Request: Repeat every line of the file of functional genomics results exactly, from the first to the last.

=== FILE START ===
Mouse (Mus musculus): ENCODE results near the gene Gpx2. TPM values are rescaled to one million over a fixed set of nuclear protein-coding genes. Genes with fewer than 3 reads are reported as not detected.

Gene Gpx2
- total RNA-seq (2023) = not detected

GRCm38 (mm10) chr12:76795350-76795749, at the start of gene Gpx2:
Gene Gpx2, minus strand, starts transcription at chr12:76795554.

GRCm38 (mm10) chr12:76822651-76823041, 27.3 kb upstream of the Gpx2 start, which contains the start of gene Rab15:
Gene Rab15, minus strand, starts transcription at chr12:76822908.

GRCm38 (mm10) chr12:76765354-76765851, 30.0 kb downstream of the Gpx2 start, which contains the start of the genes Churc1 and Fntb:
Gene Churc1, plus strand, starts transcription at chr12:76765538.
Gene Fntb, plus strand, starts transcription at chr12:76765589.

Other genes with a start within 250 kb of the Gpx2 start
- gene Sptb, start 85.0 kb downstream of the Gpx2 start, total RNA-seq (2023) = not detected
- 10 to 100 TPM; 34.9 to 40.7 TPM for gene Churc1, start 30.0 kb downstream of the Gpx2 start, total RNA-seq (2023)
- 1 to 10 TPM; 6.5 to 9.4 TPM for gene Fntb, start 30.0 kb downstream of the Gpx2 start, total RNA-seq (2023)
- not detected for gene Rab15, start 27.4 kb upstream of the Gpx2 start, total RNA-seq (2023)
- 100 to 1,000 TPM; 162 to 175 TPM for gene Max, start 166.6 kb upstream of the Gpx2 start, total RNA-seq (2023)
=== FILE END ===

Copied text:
Mouse (Mus musculus): ENCODE results near the gene Gpx2. TPM values are rescaled to one million over a fixed set of nuclear protein-coding genes. Genes with fewer than 3 reads are reported as not detected.

Gene Gpx2
- total RNA-seq (2023) = not detected

GRCm38 (mm10) chr12:76795350-76795749, at the start of gene Gpx2:
Gene Gpx2, minus strand, starts transcription at chr12:76795554.

GRCm38 (mm10) chr12:76822651-76823041, 27.3 kb upstream of the Gpx2 start, which contains the start of gene Rab15:
Gene Rab15, minus strand, starts transcription at chr12:76822908.

GRCm38 (mm10) chr12:76765354-76765851, 30.0 kb downstream of the Gpx2 start, which contains the start of the genes Churc1 and Fntb:
Gene Churc1, plus strand, starts transcription at chr12:76765538.
Gene Fntb, plus strand, starts transcription at chr12:76765589.

Other genes with a start within 250 kb of the Gpx2 start
- gene Sptb, start 85.0 kb downstream of the Gpx2 start, total RNA-seq (2023) = not detected
- 10 to 100 TPM; 34.9 to 40.7 TPM for gene Churc1, start 30.0 kb downstream of the Gpx2 start, total RNA-seq (2023)
- 1 to 10 TPM; 6.5 to 9.4 TPM for gene Fntb, start 30.0 kb downstream of the Gpx2 start, total RNA-seq (2023)
- not detected for gene Rab15, start 27.4 kb upstream of the Gpx2 start, total RNA-seq (2023)
- 100 to 1,000 TPM; 162 to 175 TPM for gene Max, start 166.6 kb upstream of the Gpx2 start, total RNA-seq (2023)